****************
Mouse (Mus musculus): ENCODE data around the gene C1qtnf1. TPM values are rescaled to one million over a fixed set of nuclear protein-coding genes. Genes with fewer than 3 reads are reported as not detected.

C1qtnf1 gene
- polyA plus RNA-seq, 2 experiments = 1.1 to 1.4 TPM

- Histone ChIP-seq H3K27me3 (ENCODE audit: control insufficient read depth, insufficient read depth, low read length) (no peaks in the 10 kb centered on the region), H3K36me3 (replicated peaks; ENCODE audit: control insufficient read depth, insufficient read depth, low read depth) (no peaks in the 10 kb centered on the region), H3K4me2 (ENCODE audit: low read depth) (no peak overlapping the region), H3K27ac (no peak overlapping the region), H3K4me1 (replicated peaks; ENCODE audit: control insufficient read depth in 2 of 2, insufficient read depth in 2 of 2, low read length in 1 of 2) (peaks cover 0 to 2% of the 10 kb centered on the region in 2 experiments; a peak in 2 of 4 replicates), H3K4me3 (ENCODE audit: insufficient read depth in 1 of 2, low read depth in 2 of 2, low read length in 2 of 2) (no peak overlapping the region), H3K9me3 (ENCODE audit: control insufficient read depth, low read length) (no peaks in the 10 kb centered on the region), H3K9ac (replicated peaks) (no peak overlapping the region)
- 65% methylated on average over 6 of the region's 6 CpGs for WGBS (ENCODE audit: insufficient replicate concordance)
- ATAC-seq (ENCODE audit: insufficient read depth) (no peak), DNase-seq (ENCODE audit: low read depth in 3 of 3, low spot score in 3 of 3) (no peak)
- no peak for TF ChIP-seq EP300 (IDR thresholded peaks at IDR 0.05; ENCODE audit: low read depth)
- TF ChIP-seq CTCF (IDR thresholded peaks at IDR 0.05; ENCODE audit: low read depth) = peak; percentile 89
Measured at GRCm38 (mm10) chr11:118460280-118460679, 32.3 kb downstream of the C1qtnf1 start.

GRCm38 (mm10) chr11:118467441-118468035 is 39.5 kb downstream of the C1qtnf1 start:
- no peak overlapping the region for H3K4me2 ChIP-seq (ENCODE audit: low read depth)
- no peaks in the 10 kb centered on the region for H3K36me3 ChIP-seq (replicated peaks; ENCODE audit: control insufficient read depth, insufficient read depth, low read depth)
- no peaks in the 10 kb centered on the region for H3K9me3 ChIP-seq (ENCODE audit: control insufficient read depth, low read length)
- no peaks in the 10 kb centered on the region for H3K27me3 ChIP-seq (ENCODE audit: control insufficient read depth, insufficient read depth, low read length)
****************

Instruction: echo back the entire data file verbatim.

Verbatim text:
Mouse (Mus musculus): ENCODE data around the gene C1qtnf1. TPM values are rescaled to one million over a fixed set of nuclear protein-coding genes. Genes with fewer than 3 reads are reported as not detected.

C1qtnf1 gene
- polyA plus RNA-seq, 2 experiments = 1.1 to 1.4 TPM

- Histone ChIP-seq H3K27me3 (ENCODE audit: control insufficient read depth, insufficient read depth, low read length) (no peaks in the 10 kb centered on the region), H3K36me3 (replicated peaks; ENCODE audit: control insufficient read depth, insufficient read depth, low read depth) (no peaks in the 10 kb centered on the region), H3K4me2 (ENCODE audit: low read depth) (no peak overlapping the region), H3K27ac (no peak overlapping the region), H3K4me1 (replicated peaks; ENCODE audit: control insufficient read depth in 2 of 2, insufficient read depth in 2 of 2, low read length in 1 of 2) (peaks cover 0 to 2% of the 10 kb centered on the region in 2 experiments; a peak in 2 of 4 replicates), H3K4me3 (ENCODE audit: insufficient read depth in 1 of 2, low read depth in 2 of 2, low read length in 2 of 2) (no peak overlapping the region), H3K9me3 (ENCODE audit: control insufficient read depth, low read length) (no peaks in the 10 kb centered on the region), H3K9ac (replicated peaks) (no peak overlapping the region)
- 65% methylated on average over 6 of the region's 6 CpGs for WGBS (ENCODE audit: insufficient replicate concordance)
- ATAC-seq (ENCODE audit: insufficient read depth) (no peak), DNase-seq (ENCODE audit: low read depth in 3 of 3, low spot score in 3 of 3) (no peak)
- no peak for TF ChIP-seq EP300 (IDR thresholded peaks at IDR 0.05; ENCODE audit: low read depth)
- TF ChIP-seq CTCF (IDR thresholded peaks at IDR 0.05; ENCODE audit: low read depth) = peak; percentile 89
Measured at GRCm38 (mm10) chr11:118460280-118460679, 32.3 kb downstream of the C1qtnf1 start.

GRCm38 (mm10) chr11:118467441-118468035 is 39.5 kb downstream of the C1qtnf1 start:
- no peak overlapping the region for H3K4me2 ChIP-seq (ENCODE audit: low read depth)
- no peaks in the 10 kb centered on the region for H3K36me3 ChIP-seq (replicated peaks; ENCODE audit: control insufficient read depth, insufficient read depth, low read depth)
- no peaks in the 10 kb centered on the region for H3K9me3 ChIP-seq (ENCODE audit: control insufficient read depth, low read length)
- no peaks in the 10 kb centered on the region for H3K27me3 ChIP-seq (ENCODE audit: control insufficient read depth, insufficient read depth, low read length)